McCall Motorworks Revival 2013

McCall Motorworks RecapCar week has come and gone! This past week, we welcomed thousands of car enthusiasts, collectors and beautiful, historic cars to the peninsula. One of the highlights was the McCall Motorworks Revival at the Monterey Jet Center on Wednesday night. Our troop of cooks, servers and bartenders were on hand for last night’s event, which saw plenty of folks arrive at the Jet Center in private aircraft, while some of the world’s finest automakers showed off their latest and greatest products.McCall Motorworks Dessert Aston Martin was heavily represented, while a Bugatti Veyron Super Sport, in Tuxedo Black and with French Racing Blue accents, captured the crowd’s attention. Meanwhile, the classic cars were numerous, with a Ferrari 275 GTB, a 1967 Ford GT40, Steve McQueen’s old Jaguar XK-SS and more than a few Aston Martin DB5s.

Plenty of champagne and Bernardus wine was served alongside, hors d’oeuvres, dinner buffet and a late night dessert bar for the more than 2,500 guests.


Honeybees_01Honeybees pollinate faster than other insects, and play a large role in propagating apple, almond, blueberry and other important crops. In the past few years, the bee population has noticeably declined owing to a combination of factors: mites, chemical insecticides, cell phone waves and the stress of moving across the country, or from country to country. Although Chef Cal has decided to take on the challenge of raising 60,000 bees in his backyard, some of us may need easier options to support the bee population.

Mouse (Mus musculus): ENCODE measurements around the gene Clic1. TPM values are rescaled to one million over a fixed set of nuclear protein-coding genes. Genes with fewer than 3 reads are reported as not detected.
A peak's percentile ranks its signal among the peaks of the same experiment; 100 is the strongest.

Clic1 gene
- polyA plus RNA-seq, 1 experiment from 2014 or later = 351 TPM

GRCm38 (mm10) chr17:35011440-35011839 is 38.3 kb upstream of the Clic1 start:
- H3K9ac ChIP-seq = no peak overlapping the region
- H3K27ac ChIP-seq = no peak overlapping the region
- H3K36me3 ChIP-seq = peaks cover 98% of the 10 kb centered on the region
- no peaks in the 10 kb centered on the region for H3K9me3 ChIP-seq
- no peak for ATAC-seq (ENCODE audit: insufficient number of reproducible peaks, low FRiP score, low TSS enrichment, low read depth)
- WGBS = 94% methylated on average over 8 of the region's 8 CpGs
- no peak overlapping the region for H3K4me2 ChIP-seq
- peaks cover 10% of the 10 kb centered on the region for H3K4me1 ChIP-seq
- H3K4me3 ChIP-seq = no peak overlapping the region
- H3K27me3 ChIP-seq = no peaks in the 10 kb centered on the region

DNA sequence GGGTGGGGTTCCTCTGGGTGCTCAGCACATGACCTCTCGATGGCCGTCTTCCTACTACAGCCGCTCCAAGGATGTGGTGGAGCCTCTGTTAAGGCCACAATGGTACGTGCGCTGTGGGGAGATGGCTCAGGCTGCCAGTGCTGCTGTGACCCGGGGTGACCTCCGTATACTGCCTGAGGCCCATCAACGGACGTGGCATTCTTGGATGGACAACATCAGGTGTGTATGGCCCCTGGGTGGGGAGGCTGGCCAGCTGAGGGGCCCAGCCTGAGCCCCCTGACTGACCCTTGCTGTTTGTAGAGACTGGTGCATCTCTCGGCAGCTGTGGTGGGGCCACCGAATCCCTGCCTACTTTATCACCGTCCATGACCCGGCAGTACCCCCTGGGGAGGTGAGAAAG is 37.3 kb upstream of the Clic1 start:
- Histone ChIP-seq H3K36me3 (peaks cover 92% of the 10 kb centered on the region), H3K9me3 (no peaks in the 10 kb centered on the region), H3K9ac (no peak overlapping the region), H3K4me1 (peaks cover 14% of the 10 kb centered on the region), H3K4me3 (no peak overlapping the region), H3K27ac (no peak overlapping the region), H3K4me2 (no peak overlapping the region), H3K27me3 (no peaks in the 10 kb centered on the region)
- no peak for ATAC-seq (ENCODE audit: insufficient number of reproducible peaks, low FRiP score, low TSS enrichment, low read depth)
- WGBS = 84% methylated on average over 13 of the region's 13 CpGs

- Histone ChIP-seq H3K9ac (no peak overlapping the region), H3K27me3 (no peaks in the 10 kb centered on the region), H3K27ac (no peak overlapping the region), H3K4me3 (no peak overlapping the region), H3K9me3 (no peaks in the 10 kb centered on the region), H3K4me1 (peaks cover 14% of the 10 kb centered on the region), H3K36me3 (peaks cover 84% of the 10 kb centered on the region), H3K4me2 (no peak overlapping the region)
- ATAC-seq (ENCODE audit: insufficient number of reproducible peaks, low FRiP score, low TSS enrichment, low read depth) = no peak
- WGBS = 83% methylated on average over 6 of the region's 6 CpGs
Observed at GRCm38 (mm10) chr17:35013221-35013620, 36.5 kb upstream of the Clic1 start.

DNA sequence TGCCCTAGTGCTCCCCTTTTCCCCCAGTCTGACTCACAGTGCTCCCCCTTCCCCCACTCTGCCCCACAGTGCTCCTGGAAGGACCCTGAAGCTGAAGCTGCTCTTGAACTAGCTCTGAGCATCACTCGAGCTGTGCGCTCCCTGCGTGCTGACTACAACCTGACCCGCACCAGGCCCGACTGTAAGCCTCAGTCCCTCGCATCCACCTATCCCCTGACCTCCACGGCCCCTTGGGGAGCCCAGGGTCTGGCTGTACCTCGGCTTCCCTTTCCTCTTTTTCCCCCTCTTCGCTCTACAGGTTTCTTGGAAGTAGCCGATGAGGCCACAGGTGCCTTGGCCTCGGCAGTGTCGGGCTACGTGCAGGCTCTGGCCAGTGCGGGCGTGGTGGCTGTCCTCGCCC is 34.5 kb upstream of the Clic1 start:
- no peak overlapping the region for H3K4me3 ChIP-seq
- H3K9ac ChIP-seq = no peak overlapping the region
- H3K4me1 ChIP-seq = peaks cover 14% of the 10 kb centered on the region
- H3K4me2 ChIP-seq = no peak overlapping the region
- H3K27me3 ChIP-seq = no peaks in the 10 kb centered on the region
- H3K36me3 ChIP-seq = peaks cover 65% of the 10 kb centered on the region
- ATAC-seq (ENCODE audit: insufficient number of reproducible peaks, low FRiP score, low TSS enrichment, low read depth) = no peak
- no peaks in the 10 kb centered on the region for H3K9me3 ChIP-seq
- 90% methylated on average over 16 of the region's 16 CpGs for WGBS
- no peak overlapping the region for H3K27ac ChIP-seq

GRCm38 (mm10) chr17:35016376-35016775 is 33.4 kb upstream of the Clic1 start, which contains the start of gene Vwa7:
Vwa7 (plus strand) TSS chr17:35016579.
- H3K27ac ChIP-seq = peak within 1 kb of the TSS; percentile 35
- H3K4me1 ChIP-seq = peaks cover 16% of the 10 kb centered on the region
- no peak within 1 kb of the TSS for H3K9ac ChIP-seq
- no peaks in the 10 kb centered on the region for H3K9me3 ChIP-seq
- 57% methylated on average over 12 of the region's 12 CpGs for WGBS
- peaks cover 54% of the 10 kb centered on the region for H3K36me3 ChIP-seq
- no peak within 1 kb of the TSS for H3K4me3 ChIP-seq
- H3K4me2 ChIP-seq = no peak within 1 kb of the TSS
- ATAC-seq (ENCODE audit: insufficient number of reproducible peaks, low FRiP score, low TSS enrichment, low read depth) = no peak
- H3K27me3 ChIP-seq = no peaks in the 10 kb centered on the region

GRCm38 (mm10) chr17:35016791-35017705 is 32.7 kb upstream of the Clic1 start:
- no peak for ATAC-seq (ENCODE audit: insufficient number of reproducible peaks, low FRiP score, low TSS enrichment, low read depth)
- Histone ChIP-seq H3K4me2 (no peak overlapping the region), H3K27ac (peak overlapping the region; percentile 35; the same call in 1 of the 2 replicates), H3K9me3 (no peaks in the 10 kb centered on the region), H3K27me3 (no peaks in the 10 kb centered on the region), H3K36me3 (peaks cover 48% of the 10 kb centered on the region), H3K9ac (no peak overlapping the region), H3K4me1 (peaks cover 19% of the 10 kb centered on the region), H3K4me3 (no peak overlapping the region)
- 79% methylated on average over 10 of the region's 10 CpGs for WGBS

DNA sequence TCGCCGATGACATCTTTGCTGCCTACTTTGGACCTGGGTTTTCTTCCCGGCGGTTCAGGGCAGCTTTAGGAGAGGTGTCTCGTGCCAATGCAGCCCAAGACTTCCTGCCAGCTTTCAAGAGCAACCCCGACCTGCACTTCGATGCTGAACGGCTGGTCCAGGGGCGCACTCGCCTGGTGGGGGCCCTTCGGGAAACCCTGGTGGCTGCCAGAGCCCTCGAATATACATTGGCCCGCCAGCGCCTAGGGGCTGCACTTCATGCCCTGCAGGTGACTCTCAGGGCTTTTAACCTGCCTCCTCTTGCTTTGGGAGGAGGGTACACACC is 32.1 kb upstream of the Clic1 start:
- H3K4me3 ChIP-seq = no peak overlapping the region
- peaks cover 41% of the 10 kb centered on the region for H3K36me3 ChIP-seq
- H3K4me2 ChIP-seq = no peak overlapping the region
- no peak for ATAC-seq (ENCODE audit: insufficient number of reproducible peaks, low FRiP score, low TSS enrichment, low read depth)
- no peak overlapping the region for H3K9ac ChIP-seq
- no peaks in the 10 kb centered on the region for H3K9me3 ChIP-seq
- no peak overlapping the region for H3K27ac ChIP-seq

Easy Ideas to Help Our Honeybees
Bees are your biggest natural ally in the vegetable garden. Let’s try to encourage their livelihood!

Do not use chemical pesticides. Try to use more targeted, organic solutions to particular pests in the vegetable garden and around the home. If you use chemical, broad spectrum pesticides then remember it will kill bees as well. Try to find ways to deter pests instead of something to kill them.

Honeybees_02Plant flowers that attract bees. A bee’s vision is in ultra-violet colors, so plant flowers that are yellow, blue, or red. The top 5 honey bee flowers are borage, echium, goldenrod, melissa/lemon balm and phacelia. Plant the flowers in clumps to make it easier for the bees to recognize, and make sure they are in a sunny spot.

Let your veggies bolt. If at all possible, allow a few leafy vegetables in your home garden to “bolt,” or go to seed, after harvest. Seeding plants are a bee’s best chance to stock up on food before the colder months. Unlike their wasp and yellow jacket cousins, which die out each winter, real bees slow down and wait for spring. Making sure their larder is stocked will help them snap back once the weather warms.

Support local beekeepers. Buy local honey – it supports your local hardworking bees and offers you tremendous health benefits. You’re helping a beekeeper save and manage one of the most important and at-threat ecosystems on the planet.

Share the experience with the next generation. Teaching children the interdependence of living creatures is something which will stay with them forever.